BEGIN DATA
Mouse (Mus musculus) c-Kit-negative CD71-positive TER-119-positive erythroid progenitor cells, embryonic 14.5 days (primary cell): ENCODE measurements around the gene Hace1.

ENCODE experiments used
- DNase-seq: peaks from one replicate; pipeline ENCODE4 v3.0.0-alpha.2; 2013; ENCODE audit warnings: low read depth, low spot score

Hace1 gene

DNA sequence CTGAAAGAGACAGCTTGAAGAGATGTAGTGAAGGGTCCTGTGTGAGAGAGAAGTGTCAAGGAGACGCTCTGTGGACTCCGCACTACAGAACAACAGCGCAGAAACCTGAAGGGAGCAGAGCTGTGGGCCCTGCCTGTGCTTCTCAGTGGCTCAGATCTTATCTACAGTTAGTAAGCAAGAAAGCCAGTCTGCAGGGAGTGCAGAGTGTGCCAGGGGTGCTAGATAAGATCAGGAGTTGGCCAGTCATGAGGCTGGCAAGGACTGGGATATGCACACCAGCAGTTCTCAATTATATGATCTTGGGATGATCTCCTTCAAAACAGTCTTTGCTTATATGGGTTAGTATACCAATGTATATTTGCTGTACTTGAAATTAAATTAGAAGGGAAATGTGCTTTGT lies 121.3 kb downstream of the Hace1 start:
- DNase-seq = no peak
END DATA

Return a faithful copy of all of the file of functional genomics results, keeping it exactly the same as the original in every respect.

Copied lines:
Mouse (Mus musculus) c-Kit-negative CD71-positive TER-119-positive erythroid progenitor cells, embryonic 14.5 days (primary cell): ENCODE measurements around the gene Hace1.

ENCODE experiments used
- DNase-seq: peaks from one replicate; pipeline ENCODE4 v3.0.0-alpha.2; 2013; ENCODE audit warnings: low read depth, low spot score

Hace1 gene

DNA sequence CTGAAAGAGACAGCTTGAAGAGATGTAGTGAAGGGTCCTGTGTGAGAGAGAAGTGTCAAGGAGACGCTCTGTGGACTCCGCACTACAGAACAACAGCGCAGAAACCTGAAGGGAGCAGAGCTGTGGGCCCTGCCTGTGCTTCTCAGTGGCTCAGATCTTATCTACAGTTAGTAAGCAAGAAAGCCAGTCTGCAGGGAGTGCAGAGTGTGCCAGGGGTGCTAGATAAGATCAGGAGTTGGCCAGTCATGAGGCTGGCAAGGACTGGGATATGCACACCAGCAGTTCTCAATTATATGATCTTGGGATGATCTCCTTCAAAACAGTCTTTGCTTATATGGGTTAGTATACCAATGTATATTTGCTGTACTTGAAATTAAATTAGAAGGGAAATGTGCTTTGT lies 121.3 kb downstream of the Hace1 start:
- DNase-seq = no peak